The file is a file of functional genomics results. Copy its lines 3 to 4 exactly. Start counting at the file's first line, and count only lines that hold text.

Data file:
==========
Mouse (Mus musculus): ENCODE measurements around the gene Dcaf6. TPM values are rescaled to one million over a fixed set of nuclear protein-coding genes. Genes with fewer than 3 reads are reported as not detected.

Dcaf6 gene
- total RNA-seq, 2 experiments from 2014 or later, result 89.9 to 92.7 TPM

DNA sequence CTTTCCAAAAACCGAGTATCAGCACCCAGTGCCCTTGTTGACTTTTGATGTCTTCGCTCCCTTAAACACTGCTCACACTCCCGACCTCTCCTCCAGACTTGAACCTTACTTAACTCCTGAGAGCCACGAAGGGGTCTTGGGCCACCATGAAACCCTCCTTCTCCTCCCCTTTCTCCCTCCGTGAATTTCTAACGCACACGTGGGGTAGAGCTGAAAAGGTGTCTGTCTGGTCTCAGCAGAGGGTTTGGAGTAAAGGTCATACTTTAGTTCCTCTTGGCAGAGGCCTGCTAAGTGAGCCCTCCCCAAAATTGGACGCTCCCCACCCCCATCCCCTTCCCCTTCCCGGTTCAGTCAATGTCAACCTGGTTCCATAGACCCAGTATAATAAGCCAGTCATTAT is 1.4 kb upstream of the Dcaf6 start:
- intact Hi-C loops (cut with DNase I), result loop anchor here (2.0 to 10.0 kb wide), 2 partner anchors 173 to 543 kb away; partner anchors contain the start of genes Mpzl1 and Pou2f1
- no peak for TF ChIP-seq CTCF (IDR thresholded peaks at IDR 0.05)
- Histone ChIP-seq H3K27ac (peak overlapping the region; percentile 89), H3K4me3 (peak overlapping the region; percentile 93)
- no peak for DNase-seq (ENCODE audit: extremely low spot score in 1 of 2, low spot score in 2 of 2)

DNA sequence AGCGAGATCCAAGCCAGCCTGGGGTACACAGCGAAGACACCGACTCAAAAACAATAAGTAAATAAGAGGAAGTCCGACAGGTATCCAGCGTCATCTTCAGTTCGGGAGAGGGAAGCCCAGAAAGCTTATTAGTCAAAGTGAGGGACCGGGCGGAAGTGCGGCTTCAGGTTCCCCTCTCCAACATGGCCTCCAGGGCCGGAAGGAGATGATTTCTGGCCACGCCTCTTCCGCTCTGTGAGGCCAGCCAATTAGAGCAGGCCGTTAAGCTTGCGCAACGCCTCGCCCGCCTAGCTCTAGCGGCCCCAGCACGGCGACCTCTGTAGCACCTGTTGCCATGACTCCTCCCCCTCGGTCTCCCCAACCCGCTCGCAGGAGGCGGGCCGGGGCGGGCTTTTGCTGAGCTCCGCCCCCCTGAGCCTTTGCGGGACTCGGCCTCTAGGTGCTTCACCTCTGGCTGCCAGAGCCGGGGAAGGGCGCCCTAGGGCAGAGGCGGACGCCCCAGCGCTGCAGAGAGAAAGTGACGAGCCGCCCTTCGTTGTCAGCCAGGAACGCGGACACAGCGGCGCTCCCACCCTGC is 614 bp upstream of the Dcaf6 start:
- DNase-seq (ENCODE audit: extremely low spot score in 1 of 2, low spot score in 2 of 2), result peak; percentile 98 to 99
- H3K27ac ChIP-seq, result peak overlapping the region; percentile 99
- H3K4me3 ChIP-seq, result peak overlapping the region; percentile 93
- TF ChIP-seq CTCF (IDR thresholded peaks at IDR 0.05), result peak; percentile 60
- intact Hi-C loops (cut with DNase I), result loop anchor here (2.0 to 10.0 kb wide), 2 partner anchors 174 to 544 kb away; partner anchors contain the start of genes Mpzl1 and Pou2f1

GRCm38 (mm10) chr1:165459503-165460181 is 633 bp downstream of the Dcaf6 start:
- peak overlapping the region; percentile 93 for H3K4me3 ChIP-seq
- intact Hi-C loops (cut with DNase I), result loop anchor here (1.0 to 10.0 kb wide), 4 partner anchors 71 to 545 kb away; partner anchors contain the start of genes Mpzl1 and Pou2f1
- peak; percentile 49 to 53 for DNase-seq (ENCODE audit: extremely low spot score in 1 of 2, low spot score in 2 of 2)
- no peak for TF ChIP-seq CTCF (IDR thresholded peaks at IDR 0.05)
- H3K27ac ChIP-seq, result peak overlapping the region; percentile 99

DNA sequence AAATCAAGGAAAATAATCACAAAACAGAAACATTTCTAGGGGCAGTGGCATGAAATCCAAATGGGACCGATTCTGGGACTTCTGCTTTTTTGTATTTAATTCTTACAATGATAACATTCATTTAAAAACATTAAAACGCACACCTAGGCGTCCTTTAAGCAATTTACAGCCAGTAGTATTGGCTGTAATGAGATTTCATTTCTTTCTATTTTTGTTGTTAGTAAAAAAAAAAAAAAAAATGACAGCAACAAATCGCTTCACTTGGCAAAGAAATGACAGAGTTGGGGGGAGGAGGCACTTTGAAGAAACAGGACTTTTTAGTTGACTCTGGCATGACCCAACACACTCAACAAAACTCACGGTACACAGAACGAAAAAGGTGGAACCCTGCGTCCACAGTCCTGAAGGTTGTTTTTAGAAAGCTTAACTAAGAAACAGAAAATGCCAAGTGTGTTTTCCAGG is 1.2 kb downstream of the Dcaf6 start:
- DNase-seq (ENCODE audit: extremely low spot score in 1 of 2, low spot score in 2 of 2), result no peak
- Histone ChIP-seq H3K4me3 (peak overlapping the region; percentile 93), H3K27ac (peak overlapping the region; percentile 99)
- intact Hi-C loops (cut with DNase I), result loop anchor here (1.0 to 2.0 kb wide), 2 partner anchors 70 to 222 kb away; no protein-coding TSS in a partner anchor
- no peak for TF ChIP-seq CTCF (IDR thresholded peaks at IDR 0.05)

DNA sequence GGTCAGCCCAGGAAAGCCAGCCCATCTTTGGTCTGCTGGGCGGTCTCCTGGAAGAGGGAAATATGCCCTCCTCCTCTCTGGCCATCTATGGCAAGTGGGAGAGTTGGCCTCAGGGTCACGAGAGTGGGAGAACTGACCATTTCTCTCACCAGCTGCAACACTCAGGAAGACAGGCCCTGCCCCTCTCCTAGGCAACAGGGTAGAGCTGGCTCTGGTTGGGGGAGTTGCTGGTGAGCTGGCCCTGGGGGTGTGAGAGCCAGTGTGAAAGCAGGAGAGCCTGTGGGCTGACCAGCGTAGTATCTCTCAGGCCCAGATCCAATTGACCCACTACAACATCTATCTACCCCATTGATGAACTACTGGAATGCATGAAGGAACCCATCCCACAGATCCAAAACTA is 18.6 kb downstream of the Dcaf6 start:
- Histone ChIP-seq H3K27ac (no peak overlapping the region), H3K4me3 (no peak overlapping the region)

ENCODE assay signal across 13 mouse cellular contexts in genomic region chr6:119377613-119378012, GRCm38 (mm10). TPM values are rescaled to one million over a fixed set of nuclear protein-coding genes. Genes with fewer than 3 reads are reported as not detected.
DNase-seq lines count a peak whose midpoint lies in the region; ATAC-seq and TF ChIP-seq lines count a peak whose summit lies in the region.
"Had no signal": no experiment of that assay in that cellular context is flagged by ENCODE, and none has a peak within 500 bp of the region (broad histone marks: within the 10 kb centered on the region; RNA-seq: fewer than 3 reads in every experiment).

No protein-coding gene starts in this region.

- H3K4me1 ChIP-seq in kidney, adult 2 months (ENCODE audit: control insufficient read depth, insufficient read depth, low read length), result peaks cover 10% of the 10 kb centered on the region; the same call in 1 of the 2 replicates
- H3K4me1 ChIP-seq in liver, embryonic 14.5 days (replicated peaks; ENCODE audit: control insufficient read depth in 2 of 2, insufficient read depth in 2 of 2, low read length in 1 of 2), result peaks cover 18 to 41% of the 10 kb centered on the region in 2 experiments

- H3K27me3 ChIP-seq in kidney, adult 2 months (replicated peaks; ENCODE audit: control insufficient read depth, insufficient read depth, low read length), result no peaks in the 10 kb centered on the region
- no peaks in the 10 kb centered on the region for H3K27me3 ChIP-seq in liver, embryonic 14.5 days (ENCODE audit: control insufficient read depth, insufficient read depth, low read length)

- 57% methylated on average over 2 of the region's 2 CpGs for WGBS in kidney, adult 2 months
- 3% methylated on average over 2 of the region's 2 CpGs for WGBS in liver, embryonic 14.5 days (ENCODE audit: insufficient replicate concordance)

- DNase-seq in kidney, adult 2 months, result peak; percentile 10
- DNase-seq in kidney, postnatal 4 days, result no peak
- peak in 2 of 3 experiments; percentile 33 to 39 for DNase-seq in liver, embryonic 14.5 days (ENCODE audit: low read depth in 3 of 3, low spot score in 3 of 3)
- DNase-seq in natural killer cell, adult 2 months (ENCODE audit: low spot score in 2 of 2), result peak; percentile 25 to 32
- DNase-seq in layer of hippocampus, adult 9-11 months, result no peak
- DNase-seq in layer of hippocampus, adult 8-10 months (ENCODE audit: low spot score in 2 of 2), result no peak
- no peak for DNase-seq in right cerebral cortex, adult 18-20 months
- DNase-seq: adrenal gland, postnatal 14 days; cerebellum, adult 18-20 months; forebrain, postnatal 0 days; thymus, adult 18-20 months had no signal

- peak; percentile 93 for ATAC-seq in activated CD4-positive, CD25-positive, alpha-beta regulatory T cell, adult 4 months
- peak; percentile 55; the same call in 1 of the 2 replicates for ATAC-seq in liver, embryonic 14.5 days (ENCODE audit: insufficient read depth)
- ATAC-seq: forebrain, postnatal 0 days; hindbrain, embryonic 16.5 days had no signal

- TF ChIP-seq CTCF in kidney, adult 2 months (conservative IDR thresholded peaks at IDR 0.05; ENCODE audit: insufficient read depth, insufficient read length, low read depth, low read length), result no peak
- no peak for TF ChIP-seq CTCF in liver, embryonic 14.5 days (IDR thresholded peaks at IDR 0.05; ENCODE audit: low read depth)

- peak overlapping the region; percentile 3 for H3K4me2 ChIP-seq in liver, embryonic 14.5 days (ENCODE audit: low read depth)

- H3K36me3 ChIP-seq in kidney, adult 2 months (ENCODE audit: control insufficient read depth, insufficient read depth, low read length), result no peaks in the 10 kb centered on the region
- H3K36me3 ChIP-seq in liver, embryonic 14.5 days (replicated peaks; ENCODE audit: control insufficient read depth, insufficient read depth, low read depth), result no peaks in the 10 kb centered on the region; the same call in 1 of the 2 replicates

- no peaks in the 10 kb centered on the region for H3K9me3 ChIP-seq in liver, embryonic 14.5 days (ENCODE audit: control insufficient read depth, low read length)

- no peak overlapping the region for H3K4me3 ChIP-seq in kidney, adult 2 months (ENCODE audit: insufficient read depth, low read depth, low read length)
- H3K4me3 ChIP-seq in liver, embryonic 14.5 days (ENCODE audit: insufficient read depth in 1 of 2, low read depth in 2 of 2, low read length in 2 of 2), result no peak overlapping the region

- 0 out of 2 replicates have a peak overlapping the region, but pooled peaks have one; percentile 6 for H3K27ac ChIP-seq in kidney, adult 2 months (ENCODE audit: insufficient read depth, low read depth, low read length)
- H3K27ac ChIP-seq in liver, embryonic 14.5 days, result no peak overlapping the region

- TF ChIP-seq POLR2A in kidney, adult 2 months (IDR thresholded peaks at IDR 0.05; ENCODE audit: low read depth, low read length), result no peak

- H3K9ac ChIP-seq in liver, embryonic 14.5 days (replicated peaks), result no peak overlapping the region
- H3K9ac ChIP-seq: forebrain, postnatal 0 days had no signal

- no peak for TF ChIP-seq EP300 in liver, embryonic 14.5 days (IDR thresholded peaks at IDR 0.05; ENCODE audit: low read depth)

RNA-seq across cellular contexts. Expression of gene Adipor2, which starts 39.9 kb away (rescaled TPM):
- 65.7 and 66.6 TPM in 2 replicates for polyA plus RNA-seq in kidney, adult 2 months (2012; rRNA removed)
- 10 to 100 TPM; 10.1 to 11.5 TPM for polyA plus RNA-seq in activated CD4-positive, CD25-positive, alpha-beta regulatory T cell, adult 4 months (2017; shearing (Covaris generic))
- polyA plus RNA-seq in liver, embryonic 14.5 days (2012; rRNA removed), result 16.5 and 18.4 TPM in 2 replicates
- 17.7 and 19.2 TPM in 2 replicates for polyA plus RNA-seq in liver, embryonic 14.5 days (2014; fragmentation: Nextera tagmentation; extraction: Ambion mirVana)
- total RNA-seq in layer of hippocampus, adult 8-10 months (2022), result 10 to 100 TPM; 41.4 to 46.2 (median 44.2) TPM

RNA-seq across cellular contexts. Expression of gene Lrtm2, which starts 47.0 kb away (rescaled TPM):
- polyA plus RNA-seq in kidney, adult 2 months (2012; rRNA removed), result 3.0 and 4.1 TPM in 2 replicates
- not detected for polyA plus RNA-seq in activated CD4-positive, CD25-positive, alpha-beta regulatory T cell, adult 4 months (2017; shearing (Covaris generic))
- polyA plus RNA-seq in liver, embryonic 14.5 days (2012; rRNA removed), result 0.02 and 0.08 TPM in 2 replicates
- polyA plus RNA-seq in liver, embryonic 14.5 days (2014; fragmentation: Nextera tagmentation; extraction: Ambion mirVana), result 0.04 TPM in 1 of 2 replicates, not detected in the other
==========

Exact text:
- total RNA-seq, 2 experiments from 2014 or later, result 89.9 to 92.7 TPM

DNA sequence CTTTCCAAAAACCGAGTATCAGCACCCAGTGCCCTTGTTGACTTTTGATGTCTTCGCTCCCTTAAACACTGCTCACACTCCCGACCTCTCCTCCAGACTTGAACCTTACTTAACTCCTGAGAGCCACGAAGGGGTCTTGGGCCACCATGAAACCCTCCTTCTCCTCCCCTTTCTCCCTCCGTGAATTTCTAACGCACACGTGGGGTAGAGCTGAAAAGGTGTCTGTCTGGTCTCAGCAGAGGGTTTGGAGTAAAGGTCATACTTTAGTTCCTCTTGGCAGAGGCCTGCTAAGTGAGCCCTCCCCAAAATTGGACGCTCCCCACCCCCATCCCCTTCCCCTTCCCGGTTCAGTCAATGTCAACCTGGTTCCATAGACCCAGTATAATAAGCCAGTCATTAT is 1.4 kb upstream of the Dcaf6 start: